Washington Weekly: The Next COVID-19 Stimulus Bill

U.S. Office of Public Policy, 05 February 2021

This Week:

The Senate approved the nomination of Pete Buttigieg to serve as Secretary of Transportation and passed a fiscal year 2021 budget resolution. The House passed a fiscal year 2021 budget resolution.

Next Week:

The Senate will hold a second impeachment trial of former President Donald Trump (see below). The House will begin its work in several committees to craft a COVID-19 stimulus bill via budget reconciliation.

The Leads

The Next COVID-19 Stimulus Bill. 

President Joe Biden met on Tuesday with ten Senate Republicans to discuss COVID-19 stimulus after the Senators proposed a $618 billion plan that is more targeted and much smaller than the President’s $1.9 trillion proposal(PDF, 79 KB). With the economy showing signs of recovery and the vaccine distribution process underway, there are clear differences of opinion between the two sides on the size and scope of additional economic assistance. The House and Senate currently are working toward passing a stimulus bill that would largely track with the Biden plan by mid-March. Democrats plan on using a budget reconciliation process that requires only a majority vote (instead of the 60 vote threshold that is operative for most legislation) in the Senate. The House likely will pass its reconciliation bill during the week of February 22, while the Senate will try to pass an identical bill the first week of March. The goal is to have a final bill signed into law before March 14, which is when extended unemployment assistance will expire. This will be a tough lift (particularly in the Senate), and it is hardly certain that this strategy and timetable will go exactly as planned.

Budget Resolution Activity. 

The House and Senate each took the important step of approving a budget resolution this week. These actions were necessary steps to allowing the two chambers to begin crafting a COVID-19 stimulus bill under the budget reconciliation process. The budget proposal contains broad revenue and spending plans that will be detailed later in a budget reconciliation bill. The budget resolution instructs 25 congressional committees to pass legislation implementing the terms of the budget. For example, the Senate Finance Committee will follow the instructions laid out in the budget resolution in determining the income thresholds at which individuals and families will receive stimulus checks. Each committee’s work product then will be folded into a larger reconciliation product that will be considered on the floor of each chamber. The budget reconciliation process has complex rules and requirements such as these, which is one reason it isn’t used all that often.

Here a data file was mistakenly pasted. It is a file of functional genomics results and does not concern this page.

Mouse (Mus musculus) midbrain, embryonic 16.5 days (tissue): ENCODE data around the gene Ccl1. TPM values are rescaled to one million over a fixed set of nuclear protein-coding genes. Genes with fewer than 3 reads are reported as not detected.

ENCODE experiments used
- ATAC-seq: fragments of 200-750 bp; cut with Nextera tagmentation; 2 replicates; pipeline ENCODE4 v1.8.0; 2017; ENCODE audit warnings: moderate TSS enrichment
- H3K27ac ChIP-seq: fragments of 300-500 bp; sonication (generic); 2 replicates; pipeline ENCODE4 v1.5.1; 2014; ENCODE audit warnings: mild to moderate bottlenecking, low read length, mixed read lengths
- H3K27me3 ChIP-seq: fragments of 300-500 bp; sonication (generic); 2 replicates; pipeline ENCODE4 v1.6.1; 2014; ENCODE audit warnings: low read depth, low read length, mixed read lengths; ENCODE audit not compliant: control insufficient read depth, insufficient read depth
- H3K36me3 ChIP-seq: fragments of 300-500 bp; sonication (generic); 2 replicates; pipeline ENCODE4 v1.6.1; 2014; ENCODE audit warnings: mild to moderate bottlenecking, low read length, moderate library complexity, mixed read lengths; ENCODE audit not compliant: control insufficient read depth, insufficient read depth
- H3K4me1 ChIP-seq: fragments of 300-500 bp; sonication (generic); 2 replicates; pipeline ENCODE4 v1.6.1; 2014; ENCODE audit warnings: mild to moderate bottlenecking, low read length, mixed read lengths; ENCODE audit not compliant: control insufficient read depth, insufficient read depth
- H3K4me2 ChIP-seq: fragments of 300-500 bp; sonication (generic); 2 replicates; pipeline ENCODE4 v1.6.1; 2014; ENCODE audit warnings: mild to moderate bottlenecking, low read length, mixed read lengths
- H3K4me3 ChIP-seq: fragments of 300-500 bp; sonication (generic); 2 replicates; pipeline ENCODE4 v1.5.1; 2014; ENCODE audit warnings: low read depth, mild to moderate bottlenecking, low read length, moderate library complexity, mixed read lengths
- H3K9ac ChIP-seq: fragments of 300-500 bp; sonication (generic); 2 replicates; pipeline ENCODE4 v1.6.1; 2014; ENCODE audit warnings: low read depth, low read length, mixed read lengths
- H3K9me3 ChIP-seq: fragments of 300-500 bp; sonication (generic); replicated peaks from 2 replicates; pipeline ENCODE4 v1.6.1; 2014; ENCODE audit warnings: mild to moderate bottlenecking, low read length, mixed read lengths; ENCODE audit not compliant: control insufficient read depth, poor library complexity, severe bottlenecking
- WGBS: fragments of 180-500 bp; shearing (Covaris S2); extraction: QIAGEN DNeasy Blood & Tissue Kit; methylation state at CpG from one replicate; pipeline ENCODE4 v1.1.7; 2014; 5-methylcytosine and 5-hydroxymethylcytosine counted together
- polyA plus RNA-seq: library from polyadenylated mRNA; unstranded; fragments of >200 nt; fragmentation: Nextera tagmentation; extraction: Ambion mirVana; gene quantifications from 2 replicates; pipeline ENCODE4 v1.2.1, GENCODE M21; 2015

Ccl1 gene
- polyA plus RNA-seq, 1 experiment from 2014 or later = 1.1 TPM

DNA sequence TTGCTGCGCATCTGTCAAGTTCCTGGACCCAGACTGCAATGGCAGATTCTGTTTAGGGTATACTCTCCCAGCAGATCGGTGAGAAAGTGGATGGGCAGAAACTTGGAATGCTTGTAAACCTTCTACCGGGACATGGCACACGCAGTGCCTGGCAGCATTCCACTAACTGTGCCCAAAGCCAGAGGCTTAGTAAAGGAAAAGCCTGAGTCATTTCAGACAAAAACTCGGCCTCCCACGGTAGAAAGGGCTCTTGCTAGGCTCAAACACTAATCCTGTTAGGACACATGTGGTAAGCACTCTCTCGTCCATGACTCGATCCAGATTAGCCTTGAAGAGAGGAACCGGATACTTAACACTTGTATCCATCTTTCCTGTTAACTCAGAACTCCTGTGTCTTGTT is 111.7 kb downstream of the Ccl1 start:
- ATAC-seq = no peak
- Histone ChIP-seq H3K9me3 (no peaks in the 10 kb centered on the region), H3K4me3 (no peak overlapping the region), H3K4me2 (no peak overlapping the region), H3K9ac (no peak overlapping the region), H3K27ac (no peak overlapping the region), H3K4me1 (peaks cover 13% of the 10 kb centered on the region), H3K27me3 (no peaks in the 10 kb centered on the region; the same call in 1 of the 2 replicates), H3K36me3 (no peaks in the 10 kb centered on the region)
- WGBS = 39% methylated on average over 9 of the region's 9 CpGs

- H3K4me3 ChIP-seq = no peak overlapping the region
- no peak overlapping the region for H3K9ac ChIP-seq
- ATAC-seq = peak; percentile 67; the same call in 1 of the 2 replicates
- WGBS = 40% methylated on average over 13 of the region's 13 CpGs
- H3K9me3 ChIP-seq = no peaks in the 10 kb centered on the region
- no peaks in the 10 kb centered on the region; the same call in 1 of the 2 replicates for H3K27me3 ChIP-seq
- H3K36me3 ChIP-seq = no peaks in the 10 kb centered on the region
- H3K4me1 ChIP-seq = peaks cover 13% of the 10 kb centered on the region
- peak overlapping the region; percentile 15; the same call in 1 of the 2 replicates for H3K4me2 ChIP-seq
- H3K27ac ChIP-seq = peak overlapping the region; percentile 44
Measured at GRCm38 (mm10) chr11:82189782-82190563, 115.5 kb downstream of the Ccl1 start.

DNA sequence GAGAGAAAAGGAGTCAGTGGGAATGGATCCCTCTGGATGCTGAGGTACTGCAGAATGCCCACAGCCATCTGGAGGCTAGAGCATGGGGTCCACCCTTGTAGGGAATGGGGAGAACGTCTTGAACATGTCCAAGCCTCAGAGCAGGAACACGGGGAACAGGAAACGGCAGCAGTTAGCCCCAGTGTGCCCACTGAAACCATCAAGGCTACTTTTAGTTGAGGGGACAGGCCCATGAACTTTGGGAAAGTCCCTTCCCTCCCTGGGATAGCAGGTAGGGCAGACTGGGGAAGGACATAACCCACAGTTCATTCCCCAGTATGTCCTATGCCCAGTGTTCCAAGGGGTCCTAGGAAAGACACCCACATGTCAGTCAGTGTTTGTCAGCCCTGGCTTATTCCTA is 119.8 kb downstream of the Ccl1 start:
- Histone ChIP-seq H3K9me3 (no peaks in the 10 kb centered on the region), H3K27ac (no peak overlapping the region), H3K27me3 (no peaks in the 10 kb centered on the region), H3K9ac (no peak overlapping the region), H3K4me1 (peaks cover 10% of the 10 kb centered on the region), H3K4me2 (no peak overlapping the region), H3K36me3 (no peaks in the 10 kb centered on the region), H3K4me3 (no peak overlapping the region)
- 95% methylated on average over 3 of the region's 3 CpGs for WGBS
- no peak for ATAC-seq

Impeachment, Act 2. 

The Senate will begin its second impeachment trial of former President Trump on Tuesday (February 9). House impeachment managers will argue that the former President’s words and behavior led to the violent protests in the US Capitol building on January 6, while President Trump’s defense team will counter that the House impeachment and Senate trial, as outlined in the Constitution, does not apply to former presidents and that President Trump has a right to free speech. The outcome (no conviction) is as predictable as a Tom Brady touchdown pass on Sunday. The practical impact from the Senate’s trial is that it will crowd out other legislative activity in that chamber. At a time when the Biden administration is looking for the Senate to approve its cabinet nominations and advance a COVID-19 stimulus bill, the impeachment trial will consume virtually all of the Senate’s time and attention next week.

Other Issues

Biden’s Executive Orders. 

New presidents often issue executive orders on a wide range of policy issues because they are easy to do and don’t require approval by Congress. Executive orders are important and most carry the weight of law, but they can also be limited and temporary, often lasting only as long as a president’s term in office. Many of the executive orders signed by President Biden over the past two weeks are reversals of executive orders issued by President Trump, while many of President Trump’s executive orders were reversals of those initiated by President Obama. So, we have come full circle on many executive orders, in particular some on immigration and environmental policy. Executive orders have expanded over the past 20 years as presidents have had a more difficult time passing their legislative agendas through Congress. President Biden has signed more executive orders in his first month than did any of his recent predecessors. He has signed 28, while Obama, Trump and Bush signed 16, 12 and seven, respectively. On the other hand, FDR, faced with the Great Depression, signed 30 in his first month in office. In addition to the 28 orders, President Biden has also signed five executive proclamations, ten presidential memorandums and two commitment letters to leaders, bringing the total number of executive actions to 45.